How NBC Code May Truncate Mo Abudu’s Netflix Deal

The broadcast code recently issued by the National Broadcasting Commission (NBC) may truncate the recently signed partnership between US streaming service, Netflix, and Mo Abudu’s EbonyLife TV.

The partnership, to create two original series and Netflix-branded films, was announced last week as part of Netflix’s continued expansion into Africa. Its announcement, however, coincided with the loud disapproval of the 6th NBC Code by prominent creative industry figures, who lashed out at provisions on exclusivity and undisguised attempt to legislate prices at which content will be sub-licensed among other issues.

Broadcast industry sources explained that sections 9.0.1 to 9.0.3 of the code, which proscribe exclusivity, make content sharing with competitors mandatory and the NBC the final arbiter in the event of a disagreement over content prices between the rights owner and a licensee are areas that will occupy the attention of Netflix.

Tosan Igbene, a content creator, explained that Netflix goes into exclusive-only partnerships and as such may consider pulling the plug on the deal with EbonyLife TV if the NBC begins to implement the code.

“Since the code prohibits exclusivity, it means that whatever EbonyLife TV produces could end up on other platforms. That will negate the exclusive agreement. Importantly too, Netflix will balk at the prospect of the NBC determining what price it should charge as sub-licensing fees. The fact is that these sections and the whole code, produced without stakeholder consultation, will kill the Nigerian broadcasting industry,” he said.

Another content creator, Boye Dare, contended that no investor will fold its hands and watch a regulation jeopardise its investments.

“Netflix are here for business and they will not like anything that threatens their well-being. The NBC Code seeks to legislate who and when to sell to as well as the price. The code is a threat to the partnership with EbonyLive TV and of course, Nollywood,” said Dare.

Last week, reports emerged that Netflix, IrokoTV, Amazon and Africa Magic may end the investments in Nigeria because of the NBC Code. A few days later, Jason Njoku, CEO of Iroko TV, in widely circulated tweets, blasted the NBC and accused it of trying to damage the industry. He explained that only 20 per cent of IrokoTV’s revenue comes from Nigeria, where 90 per cent of the revenue is spent on acquisition of content. He stated that the pay television business thrives on exclusivity and monopoly around the world.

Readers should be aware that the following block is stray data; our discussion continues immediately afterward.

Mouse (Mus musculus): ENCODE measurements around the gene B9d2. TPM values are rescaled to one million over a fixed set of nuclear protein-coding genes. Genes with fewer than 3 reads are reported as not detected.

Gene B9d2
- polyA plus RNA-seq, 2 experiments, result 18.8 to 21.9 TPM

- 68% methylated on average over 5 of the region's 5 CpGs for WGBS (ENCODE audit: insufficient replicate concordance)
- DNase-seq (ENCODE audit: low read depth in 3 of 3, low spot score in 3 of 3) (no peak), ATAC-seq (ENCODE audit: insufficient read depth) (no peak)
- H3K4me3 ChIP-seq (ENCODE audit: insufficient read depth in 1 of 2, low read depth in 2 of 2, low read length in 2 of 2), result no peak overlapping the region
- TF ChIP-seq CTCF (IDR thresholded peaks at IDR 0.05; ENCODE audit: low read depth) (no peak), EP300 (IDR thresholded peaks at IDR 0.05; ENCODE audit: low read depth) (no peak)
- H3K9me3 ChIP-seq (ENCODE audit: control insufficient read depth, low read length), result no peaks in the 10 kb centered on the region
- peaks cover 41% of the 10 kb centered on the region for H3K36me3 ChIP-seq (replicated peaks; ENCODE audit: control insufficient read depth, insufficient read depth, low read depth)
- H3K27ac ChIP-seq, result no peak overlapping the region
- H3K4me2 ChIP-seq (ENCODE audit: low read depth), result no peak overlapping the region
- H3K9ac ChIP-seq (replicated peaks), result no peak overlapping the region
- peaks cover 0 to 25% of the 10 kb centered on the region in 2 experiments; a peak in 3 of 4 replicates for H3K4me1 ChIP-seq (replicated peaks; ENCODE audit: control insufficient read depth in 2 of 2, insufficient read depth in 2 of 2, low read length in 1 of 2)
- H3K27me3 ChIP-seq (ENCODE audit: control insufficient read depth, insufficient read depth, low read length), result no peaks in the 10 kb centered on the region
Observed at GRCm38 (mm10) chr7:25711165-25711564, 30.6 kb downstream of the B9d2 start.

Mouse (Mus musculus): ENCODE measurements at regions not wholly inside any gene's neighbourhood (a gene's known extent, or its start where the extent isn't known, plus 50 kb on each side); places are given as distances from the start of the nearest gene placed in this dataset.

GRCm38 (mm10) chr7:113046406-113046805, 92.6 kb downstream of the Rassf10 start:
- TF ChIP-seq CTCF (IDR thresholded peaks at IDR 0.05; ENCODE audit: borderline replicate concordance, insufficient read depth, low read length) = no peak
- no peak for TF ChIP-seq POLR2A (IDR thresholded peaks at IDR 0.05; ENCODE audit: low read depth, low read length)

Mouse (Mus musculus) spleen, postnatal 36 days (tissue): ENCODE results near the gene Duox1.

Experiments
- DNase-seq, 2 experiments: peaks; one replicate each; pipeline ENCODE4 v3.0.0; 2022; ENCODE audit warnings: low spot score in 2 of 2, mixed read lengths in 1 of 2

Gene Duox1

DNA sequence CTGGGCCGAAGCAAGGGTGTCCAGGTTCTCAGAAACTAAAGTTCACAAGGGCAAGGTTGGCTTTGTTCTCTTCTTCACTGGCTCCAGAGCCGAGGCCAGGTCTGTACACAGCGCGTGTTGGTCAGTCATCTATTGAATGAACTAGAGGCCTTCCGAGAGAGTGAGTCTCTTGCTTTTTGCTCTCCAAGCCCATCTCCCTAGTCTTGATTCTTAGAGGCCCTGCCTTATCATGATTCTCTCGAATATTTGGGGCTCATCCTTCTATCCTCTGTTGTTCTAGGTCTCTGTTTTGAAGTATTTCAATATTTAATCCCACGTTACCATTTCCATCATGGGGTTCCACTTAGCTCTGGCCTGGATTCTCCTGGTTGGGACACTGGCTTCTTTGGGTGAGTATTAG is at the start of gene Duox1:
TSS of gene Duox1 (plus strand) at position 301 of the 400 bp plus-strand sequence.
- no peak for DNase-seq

“Pay TV is a unique business that globally structurally tends to a monopoly. Requires unbelievable amounts of investments upfront for decades before its makes sense. Netflix doesn’t really have a comparable #2 today but still has been -$10B (negative) cash flow in the last 5 years,” he said.

Following criticisms last week, the NBC, in a statement said, its board will meet this week to consider stakeholder input. NBC sources, however, disclosed that the board was not carried along by the management in drafting the code. According to sources, the finer details of the code have been kept away from Information Minister, Alhaji Lai Muhammed, who last week gushed at the announcement of the deal with EbonyLife TV, saying: “Coming after Netflix’s first Nigeria original film, Lionheart, this is a great recognition of the immense creative talents that abound in Nigeria and the provision of a global platform for Nigeria storytelling.”

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